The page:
The x position, y position, width, and height parameters of the CreateWindow calls are initially set to 0 because the position and sizing depend on the size of the client area, which is not yet known. COLORS1's window procedure resizes all 10 child windows using MoveWindow when it receives a WM_SIZE message. So whenever you resize the COLORS1 window, the size of the scroll bars changes proportionally.

When the WndProc window procedure receives a WM_VSCROLL message, the high word of the lParam parameter is the handle to the child window. We can use GetWindowWord to get the window ID number:

i = GetWindowLong ((HWND) lParam, GWL_ID) ;

For the three scroll bars, we have conveniently set the ID numbers to 0, 1, and 2, so WndProc can tell which scroll bar is generating the message.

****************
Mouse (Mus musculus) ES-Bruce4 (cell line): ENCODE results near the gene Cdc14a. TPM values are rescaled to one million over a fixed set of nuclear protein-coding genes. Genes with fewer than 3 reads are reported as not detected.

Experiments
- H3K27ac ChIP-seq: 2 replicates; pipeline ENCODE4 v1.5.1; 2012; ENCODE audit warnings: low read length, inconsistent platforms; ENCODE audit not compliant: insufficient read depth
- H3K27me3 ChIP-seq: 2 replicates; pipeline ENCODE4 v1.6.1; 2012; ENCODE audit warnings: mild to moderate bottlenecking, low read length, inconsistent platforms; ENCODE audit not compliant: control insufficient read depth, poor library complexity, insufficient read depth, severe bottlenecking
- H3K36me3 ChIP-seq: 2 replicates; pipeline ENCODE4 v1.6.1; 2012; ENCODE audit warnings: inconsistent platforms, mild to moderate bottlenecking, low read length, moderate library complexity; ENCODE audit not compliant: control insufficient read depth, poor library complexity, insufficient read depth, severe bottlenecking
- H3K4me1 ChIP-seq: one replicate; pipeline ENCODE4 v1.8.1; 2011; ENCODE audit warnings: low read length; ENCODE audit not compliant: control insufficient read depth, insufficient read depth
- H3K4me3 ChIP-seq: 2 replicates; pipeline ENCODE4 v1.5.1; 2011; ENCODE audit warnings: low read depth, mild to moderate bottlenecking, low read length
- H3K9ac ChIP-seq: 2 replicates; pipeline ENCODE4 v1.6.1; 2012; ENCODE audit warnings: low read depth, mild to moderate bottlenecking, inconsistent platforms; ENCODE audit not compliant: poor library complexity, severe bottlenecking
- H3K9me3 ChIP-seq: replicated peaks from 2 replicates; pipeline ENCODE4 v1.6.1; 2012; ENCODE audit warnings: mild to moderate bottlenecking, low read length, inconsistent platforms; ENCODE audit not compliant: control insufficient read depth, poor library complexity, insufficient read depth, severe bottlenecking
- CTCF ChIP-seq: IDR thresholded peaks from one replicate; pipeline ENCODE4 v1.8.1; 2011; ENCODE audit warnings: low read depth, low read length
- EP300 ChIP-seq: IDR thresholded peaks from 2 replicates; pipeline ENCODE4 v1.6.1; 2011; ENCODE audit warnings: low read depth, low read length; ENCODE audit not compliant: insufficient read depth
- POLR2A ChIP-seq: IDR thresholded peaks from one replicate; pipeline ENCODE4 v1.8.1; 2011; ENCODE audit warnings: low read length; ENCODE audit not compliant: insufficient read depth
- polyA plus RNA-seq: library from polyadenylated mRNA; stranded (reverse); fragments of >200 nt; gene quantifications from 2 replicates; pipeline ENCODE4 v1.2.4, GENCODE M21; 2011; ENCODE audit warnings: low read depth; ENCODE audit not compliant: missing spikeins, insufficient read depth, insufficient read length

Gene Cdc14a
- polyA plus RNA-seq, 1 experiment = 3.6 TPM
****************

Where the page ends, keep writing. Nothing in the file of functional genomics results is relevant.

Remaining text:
Because the handles to the child windows were saved in arrays when the windows were created, WndProc can process the scroll bar message and set the new value of the appropriate scroll bar using the SetScrollPos call:

SetScrollPos (hwndScroll[i], SB_CTL, color[i], TRUE) ;

WndProc also changes the text of the child window at the bottom of the scroll bar:

wsprintf (szBuffer, TEXT ("%i"), color[I]) ;
SetWindowText (hwndValue[i], szBuffer) ;

The Automatic Keyboard Interface

Scroll bar controls can also process keystrokes, but only if they have the input focus. The following table shows how keyboard cursor keys translate into scroll bar messages:

Cursor Key Scroll Bar Message wParam Value